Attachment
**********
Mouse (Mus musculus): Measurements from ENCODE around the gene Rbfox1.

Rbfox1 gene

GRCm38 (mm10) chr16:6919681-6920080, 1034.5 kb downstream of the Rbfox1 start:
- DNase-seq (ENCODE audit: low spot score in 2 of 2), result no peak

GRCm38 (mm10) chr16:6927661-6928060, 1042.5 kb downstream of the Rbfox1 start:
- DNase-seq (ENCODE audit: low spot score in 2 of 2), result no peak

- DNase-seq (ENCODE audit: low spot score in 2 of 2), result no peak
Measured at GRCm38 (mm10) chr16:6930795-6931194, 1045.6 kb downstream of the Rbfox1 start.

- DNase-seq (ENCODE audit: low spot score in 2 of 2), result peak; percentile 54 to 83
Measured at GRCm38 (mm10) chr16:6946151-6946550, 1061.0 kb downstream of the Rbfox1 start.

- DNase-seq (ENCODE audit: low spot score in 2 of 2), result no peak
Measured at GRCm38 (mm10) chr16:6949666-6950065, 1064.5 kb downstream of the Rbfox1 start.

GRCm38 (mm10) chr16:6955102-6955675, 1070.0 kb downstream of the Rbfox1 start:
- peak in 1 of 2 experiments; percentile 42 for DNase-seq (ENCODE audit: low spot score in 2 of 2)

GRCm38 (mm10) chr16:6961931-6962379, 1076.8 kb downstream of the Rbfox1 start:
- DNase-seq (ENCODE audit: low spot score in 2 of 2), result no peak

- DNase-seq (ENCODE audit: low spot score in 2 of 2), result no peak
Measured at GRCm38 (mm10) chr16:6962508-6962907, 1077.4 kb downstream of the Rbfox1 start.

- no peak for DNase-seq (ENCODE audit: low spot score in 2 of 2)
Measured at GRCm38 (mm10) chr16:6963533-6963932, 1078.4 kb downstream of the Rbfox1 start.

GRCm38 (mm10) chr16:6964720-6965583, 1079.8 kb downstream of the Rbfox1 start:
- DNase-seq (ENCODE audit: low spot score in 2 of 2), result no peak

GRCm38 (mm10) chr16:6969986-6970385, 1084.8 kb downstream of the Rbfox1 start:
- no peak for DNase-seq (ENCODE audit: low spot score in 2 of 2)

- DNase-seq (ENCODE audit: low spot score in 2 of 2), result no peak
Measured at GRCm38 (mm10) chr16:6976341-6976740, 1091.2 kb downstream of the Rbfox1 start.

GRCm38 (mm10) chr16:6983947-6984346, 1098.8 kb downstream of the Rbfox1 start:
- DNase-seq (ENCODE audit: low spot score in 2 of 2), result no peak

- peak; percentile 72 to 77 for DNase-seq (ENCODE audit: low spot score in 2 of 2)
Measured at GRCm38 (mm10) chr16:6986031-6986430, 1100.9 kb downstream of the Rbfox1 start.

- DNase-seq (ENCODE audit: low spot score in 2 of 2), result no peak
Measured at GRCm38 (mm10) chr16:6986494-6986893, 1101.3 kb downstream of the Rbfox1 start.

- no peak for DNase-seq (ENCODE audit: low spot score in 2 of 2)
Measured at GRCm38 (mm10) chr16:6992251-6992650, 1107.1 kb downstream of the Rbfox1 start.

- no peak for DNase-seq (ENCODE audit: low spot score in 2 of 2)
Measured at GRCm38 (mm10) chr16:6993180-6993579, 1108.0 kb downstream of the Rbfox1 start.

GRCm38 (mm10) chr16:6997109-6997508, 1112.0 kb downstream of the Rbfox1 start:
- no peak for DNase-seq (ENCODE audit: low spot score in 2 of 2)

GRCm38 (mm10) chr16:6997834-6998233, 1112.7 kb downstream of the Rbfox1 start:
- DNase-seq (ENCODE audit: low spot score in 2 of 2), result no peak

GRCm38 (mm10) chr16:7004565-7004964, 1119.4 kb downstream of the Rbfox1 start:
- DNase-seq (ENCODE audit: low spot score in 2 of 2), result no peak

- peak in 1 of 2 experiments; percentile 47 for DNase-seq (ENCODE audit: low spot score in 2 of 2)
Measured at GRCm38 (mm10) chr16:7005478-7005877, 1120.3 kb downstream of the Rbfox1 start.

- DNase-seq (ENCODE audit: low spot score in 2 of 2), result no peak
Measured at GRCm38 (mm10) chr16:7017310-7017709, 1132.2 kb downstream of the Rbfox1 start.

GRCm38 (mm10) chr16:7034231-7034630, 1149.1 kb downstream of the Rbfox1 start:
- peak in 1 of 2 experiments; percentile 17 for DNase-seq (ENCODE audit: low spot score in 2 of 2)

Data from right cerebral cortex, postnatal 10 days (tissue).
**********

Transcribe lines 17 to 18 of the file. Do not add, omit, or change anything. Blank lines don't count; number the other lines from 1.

- DNase-seq (ENCODE audit: low spot score in 2 of 2), result no peak
Measured at GRCm38 (mm10) chr16:6962508-6962907, 1077.4 kb downstream of the Rbfox1 start.